The parties agree that it makes no difference for the purpose of the depreciation allowance that an owner of business property is in the business of leasing it rather than using the property himself. Nor does the Commissioner dispute that a lessor may, upon proper showing, be entitled to some allowance for depreciation (including any obsolescence) of leased depreciable property in a taxable year or years during the term of a lease, even though the lessee has agreed to so preserve, replace, renew, and maintain such property that, at the termination of the lease, the property shall be in at least as good condition as at its beginning. Terminal Railroad Association of St. Louis, 33 B.T.A. 906 (1936); Alaska Realty Co. v. Commissioner, 141 F.2d 675 (C.A. 6, 1944); North Carolina Midland Railway Co. v. United States, 143 Ct. Cl. 30, 163 F.Supp. 610 (1958).

The Commissioner has disallowed the claimed depreciation deductions in this case because of his determination that the lessee's obligations with respect to the maintenance of the herd would restore to Circle Bar all of the loss due to the depreciation of the herd during the term of the lease. If that is the case, Circle Bar would not be entitled to any depreciation deduction during the term of the lease. Terre Haute, Indianapolis & Eastern Trac. Co., 24 B.T.A. 197 (1931), reversed on other grounds 67 F.2d 697 (C.A. 7, 1933); A. Wilhelm Co., 6 B.T.A. 1 (1927).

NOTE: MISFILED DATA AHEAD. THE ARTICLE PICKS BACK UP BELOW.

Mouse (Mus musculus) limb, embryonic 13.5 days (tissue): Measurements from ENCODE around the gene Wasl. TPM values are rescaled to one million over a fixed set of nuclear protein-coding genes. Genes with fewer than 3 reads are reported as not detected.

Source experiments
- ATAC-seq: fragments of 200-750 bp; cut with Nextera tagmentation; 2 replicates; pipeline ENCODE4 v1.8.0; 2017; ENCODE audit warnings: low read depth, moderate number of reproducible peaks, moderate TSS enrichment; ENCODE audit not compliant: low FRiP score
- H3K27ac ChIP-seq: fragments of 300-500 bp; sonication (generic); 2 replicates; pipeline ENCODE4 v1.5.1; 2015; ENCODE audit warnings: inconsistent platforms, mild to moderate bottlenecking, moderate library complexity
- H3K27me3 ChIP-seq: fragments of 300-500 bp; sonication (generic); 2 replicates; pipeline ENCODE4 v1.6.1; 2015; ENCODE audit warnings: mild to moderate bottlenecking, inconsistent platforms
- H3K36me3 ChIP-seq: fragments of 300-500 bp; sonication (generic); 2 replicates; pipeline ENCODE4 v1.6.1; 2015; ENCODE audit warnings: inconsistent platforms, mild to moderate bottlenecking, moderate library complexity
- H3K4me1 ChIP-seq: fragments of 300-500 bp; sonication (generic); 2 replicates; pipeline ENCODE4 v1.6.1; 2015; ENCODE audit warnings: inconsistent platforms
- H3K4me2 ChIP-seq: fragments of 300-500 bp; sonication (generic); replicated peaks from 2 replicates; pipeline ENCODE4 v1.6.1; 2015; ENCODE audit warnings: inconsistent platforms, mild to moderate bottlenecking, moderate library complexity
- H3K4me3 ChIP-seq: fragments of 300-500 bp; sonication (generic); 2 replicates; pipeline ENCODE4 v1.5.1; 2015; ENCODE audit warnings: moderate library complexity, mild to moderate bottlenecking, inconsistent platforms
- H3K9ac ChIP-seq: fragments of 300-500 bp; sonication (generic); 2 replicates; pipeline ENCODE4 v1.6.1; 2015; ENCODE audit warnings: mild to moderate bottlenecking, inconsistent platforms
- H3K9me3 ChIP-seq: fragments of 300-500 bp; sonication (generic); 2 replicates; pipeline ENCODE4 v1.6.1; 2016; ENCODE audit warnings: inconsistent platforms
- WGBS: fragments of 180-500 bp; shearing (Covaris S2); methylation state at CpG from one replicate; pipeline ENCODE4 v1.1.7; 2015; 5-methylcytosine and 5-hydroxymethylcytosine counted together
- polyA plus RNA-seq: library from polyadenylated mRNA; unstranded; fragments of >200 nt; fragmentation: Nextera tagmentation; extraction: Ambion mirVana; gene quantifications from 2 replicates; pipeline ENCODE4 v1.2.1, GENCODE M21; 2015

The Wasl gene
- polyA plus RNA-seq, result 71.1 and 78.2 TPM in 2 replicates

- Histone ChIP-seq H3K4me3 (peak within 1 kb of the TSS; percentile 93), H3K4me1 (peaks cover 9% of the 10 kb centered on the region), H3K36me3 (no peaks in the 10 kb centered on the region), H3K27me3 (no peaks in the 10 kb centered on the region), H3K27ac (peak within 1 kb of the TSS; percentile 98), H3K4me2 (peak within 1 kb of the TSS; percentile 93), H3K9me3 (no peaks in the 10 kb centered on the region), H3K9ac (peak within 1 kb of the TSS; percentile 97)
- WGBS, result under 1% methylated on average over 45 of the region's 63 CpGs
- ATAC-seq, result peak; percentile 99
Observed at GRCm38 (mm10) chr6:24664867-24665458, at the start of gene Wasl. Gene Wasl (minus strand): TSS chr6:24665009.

Congress intended the depreciation allowance to operate as a means for a taxpayer, as an expense of his business, to recoup the loss due to depreciation of business property. It follows that if no loss is suffered, no allowance for depreciation is reasonable. As the Supreme Court recently stated in Massey Motors, Inc. v. United States, 364 U.S. 92, 101 (1960): ‘Congress intended by the depreciation allowance not to make taxpayers a profit thereby, but merely to protect them from a loss.’

The factual question whether Circle Bar suffered any loss due to depreciation depends upon our construction of the lease provisions, and our findings as to the practical operation of those provisions.